The best camera is the one that's with you. It's an old saying, probably the words of a frantic photojournalist who once had to grab his mom's box camera and shoot the blazes out of a bank robbery.
But it is a saying worth remembering, especially for iPhone camera users. It is not the best camera in the world but is a pretty good one that you often carry since it serves as your cell phone, Internet access point, weather advisor and so much more.
"You might actually be amazed at what all you can do with this little camera," says Alan A. Reiter, president of Wireless Internet & Mobile Computing. As a Washington D.C. based consultant, he maintains an interest in cell phone cameras and offers several general comments on how to get the best shot using the camera.
Patience and practice
More than anything else, good photography requires patience and practice—a great photo might come when you have just about given up. It also requires that you know your photography equipment so well that its use becomes second nature when the time comes to take the shot. Practice before the big moment arrives, Reiter says.
Keep your camera steady
Start by finding the most comfortable way to keep your camera steady. The photographer's enemy is movement. "It's insidious, you don't always know when you're doing it," says Reiter who advises using the same techniques to shoot photos as used in shooting a gun.
"Don't hold your breath. But take a breath and exhale slowly. Take the photo at the end of exhaling. Always use two hands to steady the camera. Back up against something solid, if you can. Keep your elbows braced against your sides, pressing your elbows against your body—don't have ‘wings'."
It helps to use a tripod—available even for iPhones. "Or lean your iPhone against a wall or place it on a rock. While an iPhone is praised for the way you take photos—by touching the screen, this can be a problem, making it hard to hold it steady."
Get close to your subject
While you're out experimenting, try getting close to your subjects. The iPhone lens has a relatively wide angle and is good for close-ups. The 3GS lens angle is even wider than the earlier model, but generally, distance distorts and objects often appear smaller. "You're going to get tiny people and tiny buildings, so practice getting up close, but not so close that your picture blurs. This way you will get better lighting and colors. Fill up the frame with the image you want. Practice taking photos of flowers, for instance. See how far or close you can get and still stay in focus."
Crop while you're shooting
Try and crop photos while taking the picture; don't wait to crop when using software, Reiter suggests. "Forget the car and buildings or people, unless you want them in the photo. Most iPhone photography that is good is taken close to the subject.
Shoot first and keep shooting
If a newsworthy moment arrives, don't worry too much—just start shooting. "In the future, people will accept even the poorest photograph or video if it's an important piece of news," Reiter says.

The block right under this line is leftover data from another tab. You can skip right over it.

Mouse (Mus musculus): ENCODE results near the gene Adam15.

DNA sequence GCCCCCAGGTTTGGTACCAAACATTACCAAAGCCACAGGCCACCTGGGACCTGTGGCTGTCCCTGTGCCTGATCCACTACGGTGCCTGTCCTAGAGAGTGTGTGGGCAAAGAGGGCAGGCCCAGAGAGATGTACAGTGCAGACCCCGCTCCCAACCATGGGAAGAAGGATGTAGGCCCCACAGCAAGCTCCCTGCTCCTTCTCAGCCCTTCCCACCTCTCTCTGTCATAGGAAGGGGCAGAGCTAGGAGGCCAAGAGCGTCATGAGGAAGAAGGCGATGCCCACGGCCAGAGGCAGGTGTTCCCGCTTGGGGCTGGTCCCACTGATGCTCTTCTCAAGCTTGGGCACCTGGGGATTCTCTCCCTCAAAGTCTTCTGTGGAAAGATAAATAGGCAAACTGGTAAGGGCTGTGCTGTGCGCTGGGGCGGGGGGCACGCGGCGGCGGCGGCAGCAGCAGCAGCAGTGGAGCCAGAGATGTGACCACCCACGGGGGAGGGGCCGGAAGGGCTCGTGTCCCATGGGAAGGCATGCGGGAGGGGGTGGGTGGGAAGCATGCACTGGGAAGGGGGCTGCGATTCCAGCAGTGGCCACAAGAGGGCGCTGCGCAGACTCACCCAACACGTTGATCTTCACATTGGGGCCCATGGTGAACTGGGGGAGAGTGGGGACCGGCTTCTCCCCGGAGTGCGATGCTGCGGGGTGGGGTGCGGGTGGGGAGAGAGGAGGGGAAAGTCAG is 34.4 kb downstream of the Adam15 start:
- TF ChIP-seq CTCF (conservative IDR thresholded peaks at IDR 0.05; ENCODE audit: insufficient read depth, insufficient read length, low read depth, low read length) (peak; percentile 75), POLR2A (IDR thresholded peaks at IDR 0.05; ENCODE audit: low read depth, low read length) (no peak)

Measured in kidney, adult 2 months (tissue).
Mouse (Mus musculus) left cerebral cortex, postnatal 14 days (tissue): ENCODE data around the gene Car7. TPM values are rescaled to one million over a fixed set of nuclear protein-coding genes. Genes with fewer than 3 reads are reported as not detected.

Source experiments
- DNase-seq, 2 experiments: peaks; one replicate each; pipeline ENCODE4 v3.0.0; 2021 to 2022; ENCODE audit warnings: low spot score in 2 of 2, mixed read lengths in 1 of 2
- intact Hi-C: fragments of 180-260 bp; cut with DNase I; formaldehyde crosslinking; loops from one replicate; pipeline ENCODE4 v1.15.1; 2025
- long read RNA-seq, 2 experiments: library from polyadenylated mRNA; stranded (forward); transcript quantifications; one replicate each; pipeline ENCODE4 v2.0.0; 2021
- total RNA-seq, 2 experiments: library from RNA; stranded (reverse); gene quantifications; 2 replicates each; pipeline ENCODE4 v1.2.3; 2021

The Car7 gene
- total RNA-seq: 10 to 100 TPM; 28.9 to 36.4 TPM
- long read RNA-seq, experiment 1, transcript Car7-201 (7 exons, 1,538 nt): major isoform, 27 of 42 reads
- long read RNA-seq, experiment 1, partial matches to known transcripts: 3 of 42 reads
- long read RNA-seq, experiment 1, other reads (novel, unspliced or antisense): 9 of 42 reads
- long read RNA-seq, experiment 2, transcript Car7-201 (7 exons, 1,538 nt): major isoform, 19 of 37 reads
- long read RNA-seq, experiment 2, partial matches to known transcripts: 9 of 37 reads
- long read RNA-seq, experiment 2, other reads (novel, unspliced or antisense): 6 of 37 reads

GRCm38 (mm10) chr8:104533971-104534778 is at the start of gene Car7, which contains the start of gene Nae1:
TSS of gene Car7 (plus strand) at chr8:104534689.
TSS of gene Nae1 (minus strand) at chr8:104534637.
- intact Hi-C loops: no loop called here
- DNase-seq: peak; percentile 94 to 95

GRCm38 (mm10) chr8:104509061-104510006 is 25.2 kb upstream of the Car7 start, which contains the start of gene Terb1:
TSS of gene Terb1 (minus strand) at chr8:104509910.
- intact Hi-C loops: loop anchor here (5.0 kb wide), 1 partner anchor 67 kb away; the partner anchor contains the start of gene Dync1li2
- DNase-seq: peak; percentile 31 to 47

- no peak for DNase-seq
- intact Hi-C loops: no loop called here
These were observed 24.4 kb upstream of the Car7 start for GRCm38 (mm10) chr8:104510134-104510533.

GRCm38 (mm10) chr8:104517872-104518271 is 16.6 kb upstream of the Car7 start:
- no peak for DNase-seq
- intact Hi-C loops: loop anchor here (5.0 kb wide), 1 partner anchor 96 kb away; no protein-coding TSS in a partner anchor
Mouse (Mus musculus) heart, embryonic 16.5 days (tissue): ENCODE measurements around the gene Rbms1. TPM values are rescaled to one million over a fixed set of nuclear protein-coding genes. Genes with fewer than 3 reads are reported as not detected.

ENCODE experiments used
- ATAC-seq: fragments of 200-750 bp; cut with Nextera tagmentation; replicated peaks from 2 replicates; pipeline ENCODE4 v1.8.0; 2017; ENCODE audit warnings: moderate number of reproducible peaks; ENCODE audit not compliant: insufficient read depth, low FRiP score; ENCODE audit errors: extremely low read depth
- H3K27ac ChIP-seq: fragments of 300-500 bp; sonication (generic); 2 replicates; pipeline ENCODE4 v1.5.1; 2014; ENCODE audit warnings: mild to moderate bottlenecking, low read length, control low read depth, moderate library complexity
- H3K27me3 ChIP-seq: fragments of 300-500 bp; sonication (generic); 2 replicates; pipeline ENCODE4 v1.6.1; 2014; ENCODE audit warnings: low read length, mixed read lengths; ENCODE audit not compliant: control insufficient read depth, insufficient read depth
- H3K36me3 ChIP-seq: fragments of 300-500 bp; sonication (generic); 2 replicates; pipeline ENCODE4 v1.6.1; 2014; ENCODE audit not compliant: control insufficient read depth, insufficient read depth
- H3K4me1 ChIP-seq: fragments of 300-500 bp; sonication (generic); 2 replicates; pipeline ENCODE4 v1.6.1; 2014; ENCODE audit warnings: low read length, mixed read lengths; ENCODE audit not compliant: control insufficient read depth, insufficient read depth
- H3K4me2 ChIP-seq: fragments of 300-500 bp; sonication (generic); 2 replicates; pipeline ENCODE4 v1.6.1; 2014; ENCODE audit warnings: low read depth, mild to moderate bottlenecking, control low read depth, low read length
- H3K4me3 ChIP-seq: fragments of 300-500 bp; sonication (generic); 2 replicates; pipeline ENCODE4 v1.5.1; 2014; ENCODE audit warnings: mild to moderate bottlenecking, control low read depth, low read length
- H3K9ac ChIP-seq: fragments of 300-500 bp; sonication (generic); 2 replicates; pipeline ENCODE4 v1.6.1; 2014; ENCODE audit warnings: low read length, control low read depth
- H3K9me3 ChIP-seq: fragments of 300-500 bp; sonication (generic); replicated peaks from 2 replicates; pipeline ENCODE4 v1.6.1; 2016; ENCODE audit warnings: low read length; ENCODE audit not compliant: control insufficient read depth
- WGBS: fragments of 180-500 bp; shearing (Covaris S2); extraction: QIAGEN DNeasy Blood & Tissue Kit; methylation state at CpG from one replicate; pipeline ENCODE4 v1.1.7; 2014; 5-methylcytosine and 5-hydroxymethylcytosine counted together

For example, at the Virginia Tech student massacre in 2007, a student's photography was shaky and blurry, but CNN purchased it. "Consider the context; if you're the only one with equipment, people want something to capture the moment."
You can keep shooting as long as you have battery power and space. You don't have to worry about running out of film. "Professionals shoot dozens, literally hundreds of the same scene. You can't judge a photo taken on your phone until it is printed on paper or brought up on the computer screen where, preferably, you will do video editing," Reiter advises. "If you have a newsworthy photo, just leave it alone and get it to the experts" for final photo editing.
Tried and true tips and two apps
Here are a few more photo shooting tips from Reiter and some apps that he (and I) found useful:
- Be aware of the sun. If the bright light is in back of the object, you get a silhouette, so most of the time you want the sun to be behind you. If you are indoors, look for light sources such as candles, windows or flashlights. (Reiter carries an LED light on a key chain that has come in handy as a light source for his trips to countries where the electricity is spotty.)
- One fun shot is a photo of people huddled around a candle while they are seated in a bar. "The iPhone has auto focus spot metering. Just shoot and it averages the light."
- Time some shots, if possible. Early morning and late afternoon usually offer a warmer light than other times of the day. "Look for where the sun is and make it your friend."
- Take good care of your iPhone camera. It doesn't have lens protection—there is no lens cover so keep it in your pocket or use some sort of cover that protects the lens from scratches, dirt and finger marks. You can use a regular lens cloth to keep it clean.
- Photo management is important; store your work rather than deleting a shot even if you don't particularly see the need to save it at the moment. "Even if you think it is not your best shot, keep it. If nothing else, save your work on the drive because you may need some of the shots in the future...Your picture of your deceased uncle you took at a family reunion might end up being the last photo taken of him in the past five years."
While we all may not end up being a famous photographer like Annie Leibowiz, with a little knowledge and practice and patience, we can produce some great photos with our iPhones.
I had some fun with a free app called HDR (High Dynamic Range), which aids in lighting areas of a scene and let's you send out photos to twitter. It's great for the non-techie who appreciates an interesting photo. I took some pictures down on the Mississippi River that came out beautifully using the ability to alter the background. HDR Camera, an upgrade, costs $1.99.